Time to put your ID thinking caps on. Take a second and think about how you'd solve the following problem using design:
1) You feed your family by fishing in frigid Alaska, out on the open water in a dugout canoe.
2) If you catch a fish that's too big, it'll capsize your boat and you'll drown.
3) If you catch a fish that's too small, you're killing an infant that isn't a meal-worthy size—and more importantly, hasn't yet had a chance to reproduce, and you want that fish population to continually replenish itself, for the sake of the next generation.
So you're looking for that Goldilocks fish. How do you ensure that fish of only a certain size get caught on your hook? Absent nylon netting, Native Alaskans designed a very clever device to achieve this aim.
By observing their prey, these Inuit fishermen saw that the fish in question, halibut, did not nibble at bait; instead they opened their mouths wide in an attempt to inhale it. They then came up with these precisely-sized, hand-carved wooden objects accompanied by a bone barb:
Can you figure out how it works?
The bait is placed inside the object's "mouth," near the crook of the "V." And the overall object is sized such that a small fish cannot open their mouths wide enough to get to the bait and become hooked by the barb. A too-large fish, meanwhile, has a mouth that spans the maximum width of the object, meaning they can't get stuck by the barb either. Only the Goldilocks halibut can reach the bait and become hooked by the barb.
The Halibut Hook, as it's referred to by the Smithsonian and other museums, surely deserves a design award; it was sourced from local materials, locally produced, contributes to sustainability by allowing the fish population to replenish itself, and it's pure form-follows-function. And the unnamed designers should get extra credit for carving the hooks into attractive, animal-spirit-inspired shapes.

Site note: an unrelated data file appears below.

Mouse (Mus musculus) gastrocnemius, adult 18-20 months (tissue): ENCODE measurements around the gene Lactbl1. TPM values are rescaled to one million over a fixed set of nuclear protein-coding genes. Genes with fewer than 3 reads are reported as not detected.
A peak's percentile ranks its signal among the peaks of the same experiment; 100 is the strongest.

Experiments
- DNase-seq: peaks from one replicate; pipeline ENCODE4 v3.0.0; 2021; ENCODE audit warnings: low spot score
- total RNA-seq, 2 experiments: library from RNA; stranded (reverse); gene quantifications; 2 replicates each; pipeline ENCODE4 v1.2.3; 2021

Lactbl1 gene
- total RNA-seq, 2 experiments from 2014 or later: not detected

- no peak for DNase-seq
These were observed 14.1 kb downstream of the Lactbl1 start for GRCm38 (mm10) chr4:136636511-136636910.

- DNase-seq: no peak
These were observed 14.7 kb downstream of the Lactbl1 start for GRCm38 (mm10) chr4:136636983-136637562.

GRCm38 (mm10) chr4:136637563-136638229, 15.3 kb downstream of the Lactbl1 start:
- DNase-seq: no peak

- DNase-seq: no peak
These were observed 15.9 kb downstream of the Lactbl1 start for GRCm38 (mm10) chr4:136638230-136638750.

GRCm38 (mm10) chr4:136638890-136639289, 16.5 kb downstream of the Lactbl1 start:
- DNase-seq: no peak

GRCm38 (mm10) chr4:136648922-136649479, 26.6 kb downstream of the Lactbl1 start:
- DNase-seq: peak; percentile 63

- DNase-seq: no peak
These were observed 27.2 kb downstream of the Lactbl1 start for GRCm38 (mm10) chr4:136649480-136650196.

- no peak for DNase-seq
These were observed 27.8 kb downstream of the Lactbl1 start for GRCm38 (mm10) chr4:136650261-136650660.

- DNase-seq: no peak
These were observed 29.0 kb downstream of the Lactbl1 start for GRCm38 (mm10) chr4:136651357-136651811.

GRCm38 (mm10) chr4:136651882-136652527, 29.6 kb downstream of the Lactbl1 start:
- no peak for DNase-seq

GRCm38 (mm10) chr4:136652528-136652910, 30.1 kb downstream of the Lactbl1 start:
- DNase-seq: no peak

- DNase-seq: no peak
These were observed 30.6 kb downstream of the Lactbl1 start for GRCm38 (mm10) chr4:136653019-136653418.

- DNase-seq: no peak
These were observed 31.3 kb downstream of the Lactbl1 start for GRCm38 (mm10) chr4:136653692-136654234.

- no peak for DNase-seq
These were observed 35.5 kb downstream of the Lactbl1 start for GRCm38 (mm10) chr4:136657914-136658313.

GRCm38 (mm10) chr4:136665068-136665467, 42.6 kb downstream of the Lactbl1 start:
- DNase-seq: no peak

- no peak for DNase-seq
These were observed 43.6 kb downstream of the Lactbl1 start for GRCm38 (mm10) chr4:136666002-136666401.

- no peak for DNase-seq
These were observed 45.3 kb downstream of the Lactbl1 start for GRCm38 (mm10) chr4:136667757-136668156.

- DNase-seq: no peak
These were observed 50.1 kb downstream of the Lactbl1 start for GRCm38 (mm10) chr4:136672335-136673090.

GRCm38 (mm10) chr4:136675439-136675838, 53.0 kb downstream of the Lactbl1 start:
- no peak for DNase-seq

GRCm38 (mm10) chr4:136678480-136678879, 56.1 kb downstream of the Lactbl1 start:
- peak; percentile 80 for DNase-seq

While it looks small in the photos, it actually isn't. The following video gives you a sense of the object's scale, and a modern-day user describes how he uses it to fish:
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This video features a Haida man from Haida Gwaii, islands off the B.C. coast, not Inuit and not from Alaska.
Thanks for flagging this, Nick. We made the correction.
" ...fishing in the frigid Alaska."
Really cool hook idea, wonder why noone designs one like those in our days(probably no need for it, but still would be interesting to see how effective it is). I've only recently got into fishing and have been reading all of the articles on fishing gear like https://www.kstatecollegian.com/2022/04/20/must-have-fishing-gear-guide/ and a few others, hence how I ended up here looking at this bizzare hook!)
Inuit and other coastal indigenous peoples used to hunt seals, walruses and whales from their kayaks. I don't think a Halibut would capsize the boat. Also, anyone who's kayaked before knows that if you capsize in a kayak, no big deal, just use the paddle to right yourself. The hook is amazing though. I would like to try it today and see how it works.
Not sure about the "dugout canoe" reference. I think skin boats were more common (kayaks, umiaks, etc.).